Use of Brazilian beef in army rations slammed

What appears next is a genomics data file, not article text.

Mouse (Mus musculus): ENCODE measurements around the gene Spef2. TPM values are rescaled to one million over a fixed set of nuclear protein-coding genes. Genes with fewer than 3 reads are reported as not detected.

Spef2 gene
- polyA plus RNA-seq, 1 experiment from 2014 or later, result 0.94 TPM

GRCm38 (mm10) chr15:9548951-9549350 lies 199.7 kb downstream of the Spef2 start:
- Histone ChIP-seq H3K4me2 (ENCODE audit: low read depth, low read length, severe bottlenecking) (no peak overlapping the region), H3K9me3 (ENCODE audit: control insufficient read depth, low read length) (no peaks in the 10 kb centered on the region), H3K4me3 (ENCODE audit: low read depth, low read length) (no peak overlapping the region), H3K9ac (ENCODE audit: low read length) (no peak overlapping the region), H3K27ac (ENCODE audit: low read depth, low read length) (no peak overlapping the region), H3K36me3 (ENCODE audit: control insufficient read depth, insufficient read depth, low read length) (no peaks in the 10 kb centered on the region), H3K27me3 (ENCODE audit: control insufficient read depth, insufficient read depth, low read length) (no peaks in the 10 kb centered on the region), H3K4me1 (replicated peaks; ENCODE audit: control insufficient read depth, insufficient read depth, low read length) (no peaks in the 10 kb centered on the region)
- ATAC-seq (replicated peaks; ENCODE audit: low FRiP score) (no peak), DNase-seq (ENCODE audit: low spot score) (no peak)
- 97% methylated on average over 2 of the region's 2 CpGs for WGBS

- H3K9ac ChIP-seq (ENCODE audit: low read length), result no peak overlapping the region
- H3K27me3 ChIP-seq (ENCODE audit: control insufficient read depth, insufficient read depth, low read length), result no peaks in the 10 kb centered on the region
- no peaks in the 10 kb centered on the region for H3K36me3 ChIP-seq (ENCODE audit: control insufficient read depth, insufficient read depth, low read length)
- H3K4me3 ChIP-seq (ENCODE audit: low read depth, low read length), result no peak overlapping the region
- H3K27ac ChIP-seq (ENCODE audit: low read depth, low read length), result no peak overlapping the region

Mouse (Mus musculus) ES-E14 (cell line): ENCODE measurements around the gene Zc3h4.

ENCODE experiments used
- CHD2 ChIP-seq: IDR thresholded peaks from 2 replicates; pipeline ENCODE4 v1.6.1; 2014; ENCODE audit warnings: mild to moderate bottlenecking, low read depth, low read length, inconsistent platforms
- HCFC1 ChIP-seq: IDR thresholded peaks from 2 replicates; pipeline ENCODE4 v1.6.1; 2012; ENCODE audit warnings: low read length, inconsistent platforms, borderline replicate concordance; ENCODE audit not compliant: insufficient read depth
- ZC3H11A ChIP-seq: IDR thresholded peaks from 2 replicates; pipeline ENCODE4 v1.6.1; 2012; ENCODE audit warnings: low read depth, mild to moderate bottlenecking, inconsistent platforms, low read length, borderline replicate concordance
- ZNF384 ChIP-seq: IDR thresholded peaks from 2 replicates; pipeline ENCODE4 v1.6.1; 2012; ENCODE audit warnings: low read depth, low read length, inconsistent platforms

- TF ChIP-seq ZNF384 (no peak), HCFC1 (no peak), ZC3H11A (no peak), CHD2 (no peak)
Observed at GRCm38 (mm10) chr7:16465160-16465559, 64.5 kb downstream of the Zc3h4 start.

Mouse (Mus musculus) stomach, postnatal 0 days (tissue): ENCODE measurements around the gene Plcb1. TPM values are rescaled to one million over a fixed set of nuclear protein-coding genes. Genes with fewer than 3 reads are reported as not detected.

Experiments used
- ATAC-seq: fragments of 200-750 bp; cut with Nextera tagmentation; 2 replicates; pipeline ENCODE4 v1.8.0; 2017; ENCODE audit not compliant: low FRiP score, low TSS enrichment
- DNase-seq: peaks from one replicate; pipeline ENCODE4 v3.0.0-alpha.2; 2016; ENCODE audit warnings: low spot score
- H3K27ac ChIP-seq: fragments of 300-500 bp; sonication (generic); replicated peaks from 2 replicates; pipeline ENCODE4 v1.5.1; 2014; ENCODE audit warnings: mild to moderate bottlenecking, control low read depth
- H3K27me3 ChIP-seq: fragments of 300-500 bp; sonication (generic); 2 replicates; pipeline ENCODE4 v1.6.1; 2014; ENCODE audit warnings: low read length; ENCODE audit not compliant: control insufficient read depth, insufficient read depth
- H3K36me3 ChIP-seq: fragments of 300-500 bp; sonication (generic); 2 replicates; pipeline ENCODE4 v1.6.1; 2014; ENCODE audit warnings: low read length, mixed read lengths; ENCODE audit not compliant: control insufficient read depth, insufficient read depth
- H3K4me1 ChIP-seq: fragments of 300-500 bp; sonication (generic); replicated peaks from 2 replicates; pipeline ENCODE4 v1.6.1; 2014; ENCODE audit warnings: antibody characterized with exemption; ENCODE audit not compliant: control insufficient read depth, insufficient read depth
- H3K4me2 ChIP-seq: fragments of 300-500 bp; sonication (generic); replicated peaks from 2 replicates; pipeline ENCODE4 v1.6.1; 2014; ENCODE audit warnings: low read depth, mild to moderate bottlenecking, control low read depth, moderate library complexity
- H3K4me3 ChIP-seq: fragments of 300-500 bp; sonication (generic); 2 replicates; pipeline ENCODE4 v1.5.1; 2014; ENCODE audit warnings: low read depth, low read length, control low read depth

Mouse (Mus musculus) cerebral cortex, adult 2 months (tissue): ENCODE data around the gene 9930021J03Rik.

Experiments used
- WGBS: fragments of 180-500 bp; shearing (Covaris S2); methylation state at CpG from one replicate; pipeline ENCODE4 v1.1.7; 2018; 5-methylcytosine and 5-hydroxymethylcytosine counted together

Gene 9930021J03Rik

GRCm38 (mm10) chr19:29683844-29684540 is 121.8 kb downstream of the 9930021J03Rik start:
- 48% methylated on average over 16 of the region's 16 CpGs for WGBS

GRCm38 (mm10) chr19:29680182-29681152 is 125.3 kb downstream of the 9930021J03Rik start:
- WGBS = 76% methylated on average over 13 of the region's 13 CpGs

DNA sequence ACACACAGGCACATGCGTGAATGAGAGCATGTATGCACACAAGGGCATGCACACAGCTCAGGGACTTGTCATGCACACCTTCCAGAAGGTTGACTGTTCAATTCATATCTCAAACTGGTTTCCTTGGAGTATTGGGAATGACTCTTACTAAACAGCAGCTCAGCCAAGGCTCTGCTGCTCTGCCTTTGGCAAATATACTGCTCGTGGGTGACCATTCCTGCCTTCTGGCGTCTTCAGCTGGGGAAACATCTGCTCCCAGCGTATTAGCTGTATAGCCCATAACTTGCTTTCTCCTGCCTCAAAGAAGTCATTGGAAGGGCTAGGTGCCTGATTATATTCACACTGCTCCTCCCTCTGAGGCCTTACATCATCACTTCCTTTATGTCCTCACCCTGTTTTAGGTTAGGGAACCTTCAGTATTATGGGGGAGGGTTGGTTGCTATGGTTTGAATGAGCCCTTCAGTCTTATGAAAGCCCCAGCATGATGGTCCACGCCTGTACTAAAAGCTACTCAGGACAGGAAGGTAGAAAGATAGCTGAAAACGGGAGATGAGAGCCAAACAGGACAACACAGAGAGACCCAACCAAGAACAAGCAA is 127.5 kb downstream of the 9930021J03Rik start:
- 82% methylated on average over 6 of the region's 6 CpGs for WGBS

Use of Brazilian beef in army rations slammed The use of Brazilian beef in ration packs used by Irish soldiers was slammed this week by both James Gleeson, Chairperson of Roscommon IFA Livestock Committee and local Deputy Denis Naughten, Fine Gael spokesperson on agriculture and food.             Last week it was revealed that Brazilian beef was used in ration packs supplied to the Irish Army by a British supplier. Deputy Denis Naughten called on the Minister for Defence to explain why such beef is good enough for the Irish Army when it is not acceptable to the armies of the US, Japan, New Zealand and Australia.             James Gleeson also questioned the arrangements which saw beef from a country known to have a problem with foot-and-mouth disease, given to Irish soldiers. He pointed to the availability of top quality Irish beef, produced to meet stringent EU animal welfare, environmental and animal health controls and said that arrangements must be put in place to ensure that only top quality, fully traceable beef, is used to fill such contracts.             Deputy Denis Naughten said, ‘This disclosure again highlights the woolly attitude of this Government to the issue of Brazilian beef imports. If there was the political will within Government about tackling the issue of Brazilian beef, then contracts would be structured in such a way that only fully traceable beef, such as Irish beef, would be used to fill contracts.             "While the Minister for Agriculture has admitted that ‘there are issues with traceability and tagging’ she, along with her European Colleagues, is still prepared to allow the importation of beef from Brazil, when it is clear that they are failing to meet foot-and-mouth disease standards which would be seen as a basic requirement for Irish farmers.             ‘The foot-and-mouth disease crisis in the UK in recent weeks has shown the importance of both animal and food traceability, whether produced domestically or overseas and the upholding the highest standards within the industry. Ireland can never afford to expose our food industry to anything less that the most exacting standards,’ concluded Deputy Naughten.